A joint research project between the University of North Carolina School of Medicine and North Carolina State University has found a noninvasive method of harvesting lung stem cells and then multiplying the healthy cells. Their discovery could lead to a powerful therapy against several inflammatory lung conditions such as idiopathic pulmonary fibrosis (IPF), chronic obstructive pulmonary disease (COPD), and cystic fibrosis — often-fatal conditions that affect tens of millions of Americans.
In research published in the journal Respiratory Research, the scientists demonstrated that they could harvest lung stem cells from people using a relatively non-invasive, doctor's-office technique. "We snip tiny, seed-sized samples of airway tissue using a bronchoscope," said Jason Lobo, M.D., an assistant professor of medicine at UNC and medical director of lung transplant and interstitial lung disease. "This method involves far less risk to the patient than does a standard, chest-penetrating surgical biopsy of lung tissue."
The harvested cells were then multiplied in the lab to yield enough cells for treatment. When the cells were infused intravenously into mice, they found that most of the cells gathered in the animals' lungs.
"These cells are from the lung, and so in a sense they're happiest, so to speak, living and working in the lung," said co-author Ke Cheng, Ph.D., an associate professor in NCSU's Department of Molecular Biomedical Sciences and the UNC/NCSU Joint Department of Biomedical Engineering.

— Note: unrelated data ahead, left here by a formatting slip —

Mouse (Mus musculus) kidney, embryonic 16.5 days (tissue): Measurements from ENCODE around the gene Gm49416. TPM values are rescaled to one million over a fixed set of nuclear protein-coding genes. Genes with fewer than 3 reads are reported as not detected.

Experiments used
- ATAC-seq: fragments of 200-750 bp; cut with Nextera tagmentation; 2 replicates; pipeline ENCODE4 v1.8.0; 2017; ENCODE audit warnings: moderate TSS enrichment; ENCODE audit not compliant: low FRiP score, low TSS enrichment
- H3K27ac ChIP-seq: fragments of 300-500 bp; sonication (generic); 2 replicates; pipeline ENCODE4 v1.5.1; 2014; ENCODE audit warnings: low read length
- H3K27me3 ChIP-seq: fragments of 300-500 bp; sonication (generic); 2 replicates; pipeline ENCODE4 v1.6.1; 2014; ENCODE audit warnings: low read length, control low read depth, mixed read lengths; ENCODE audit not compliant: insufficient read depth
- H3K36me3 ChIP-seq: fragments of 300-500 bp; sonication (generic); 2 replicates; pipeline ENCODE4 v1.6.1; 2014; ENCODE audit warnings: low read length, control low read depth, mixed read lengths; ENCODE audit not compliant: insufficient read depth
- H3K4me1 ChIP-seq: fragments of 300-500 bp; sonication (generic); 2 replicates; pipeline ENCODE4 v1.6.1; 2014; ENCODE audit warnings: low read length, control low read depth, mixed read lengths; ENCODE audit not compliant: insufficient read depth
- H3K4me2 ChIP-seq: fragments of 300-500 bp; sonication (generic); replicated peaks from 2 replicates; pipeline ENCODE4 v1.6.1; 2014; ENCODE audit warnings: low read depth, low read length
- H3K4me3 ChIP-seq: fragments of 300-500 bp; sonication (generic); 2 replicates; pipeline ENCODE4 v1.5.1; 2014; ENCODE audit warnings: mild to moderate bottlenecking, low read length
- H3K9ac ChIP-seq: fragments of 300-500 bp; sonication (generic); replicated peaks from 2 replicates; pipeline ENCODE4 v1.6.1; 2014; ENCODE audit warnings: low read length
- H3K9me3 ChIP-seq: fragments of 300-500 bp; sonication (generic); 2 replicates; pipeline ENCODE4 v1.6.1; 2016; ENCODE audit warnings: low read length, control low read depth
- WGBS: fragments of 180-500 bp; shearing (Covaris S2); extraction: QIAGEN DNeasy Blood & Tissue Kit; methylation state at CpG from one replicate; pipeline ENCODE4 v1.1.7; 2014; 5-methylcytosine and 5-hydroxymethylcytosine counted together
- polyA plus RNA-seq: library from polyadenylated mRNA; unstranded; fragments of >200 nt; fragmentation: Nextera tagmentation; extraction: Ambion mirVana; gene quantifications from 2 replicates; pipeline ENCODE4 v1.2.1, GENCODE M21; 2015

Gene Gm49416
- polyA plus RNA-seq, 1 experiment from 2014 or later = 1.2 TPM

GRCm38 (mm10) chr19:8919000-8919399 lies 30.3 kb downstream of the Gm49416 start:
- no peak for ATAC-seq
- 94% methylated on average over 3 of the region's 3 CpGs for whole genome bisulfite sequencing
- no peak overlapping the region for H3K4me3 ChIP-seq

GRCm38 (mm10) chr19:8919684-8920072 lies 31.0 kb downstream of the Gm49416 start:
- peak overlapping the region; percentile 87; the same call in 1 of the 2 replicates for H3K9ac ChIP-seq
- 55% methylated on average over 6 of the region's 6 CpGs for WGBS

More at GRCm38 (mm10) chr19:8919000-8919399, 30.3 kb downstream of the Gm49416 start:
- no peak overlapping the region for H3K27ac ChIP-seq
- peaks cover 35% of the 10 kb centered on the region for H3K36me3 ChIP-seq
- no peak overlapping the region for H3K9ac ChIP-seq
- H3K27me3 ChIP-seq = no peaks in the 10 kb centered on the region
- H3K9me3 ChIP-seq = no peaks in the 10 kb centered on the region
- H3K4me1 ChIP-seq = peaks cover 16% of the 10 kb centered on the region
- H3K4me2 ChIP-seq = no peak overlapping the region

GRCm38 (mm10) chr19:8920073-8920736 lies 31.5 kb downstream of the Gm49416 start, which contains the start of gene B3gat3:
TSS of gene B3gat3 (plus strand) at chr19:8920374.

In a second study using rodents and published in the journal Stem Cells Translational Medicine, the team showed that they could use the same type of lung cell to successfully treat a model of IPF — a chronic, irreversible, and ultimately fatal disease characterized by a progressive decline in lung function.
"The treatment was safe and effective whether the lung spheroid cells were derived from the recipients' own lungs or from the lungs of an unrelated strain of rats," said co-author Jason Lobo, M.D., an assistant professor of medicine at UNC and medical director of lung transplant and interstitial lung disease.
"In other words, even if the donated stem cells were 'foreign,' they did not provoke a harmful immune reaction in the recipient animals, as transplanted tissue normally does.
"This is the first time anyone has generated potentially therapeutic lung stem cells from minimally invasive biopsy specimens," said Lobo.
The researchers believe their work could be applied to a wide range of lung fibrosis diseases. They have been in discussions with the FDA and are preparing an application for an initial clinical trial in patients with IPF.
These diseases of the lung involve the buildup of fibrous, scar-like tissue, typically due to chronic lung inflammation. As this fibrous tissue replaces working lung tissue, the lungs become less able to transfer oxygen to the blood. Patients ultimately are at risk of early death from respiratory failure. In the case of IPF, which has been linked to smoking, most patients live for fewer than five years after diagnosis.
Research presented earlier this year at the European Respiratory Society's Lung Science Conference, found that stem cell therapy using mesenchymal stem cells (MSCs) can reduce the lung inflammation associated with the lung diseases chronic obstructive pulmonary disease (COPD) and cystic fibrosis. The stem cell therapy was used in mice with inflammatory lung disease, which has some of the features of COPD and cystic fibrosis.
Mice were given MSC therapy at four and six weeks. After eight weeks, lung tissue was taken from the mice and compared to mice that hadn't received the treatment. Mice given MSC therapy showed reduced inflammation as well as improvements in lung tissue, suggesting that the treatment may repair damaged tissue.
© 2023 NewsmaxHealth. All rights reserved.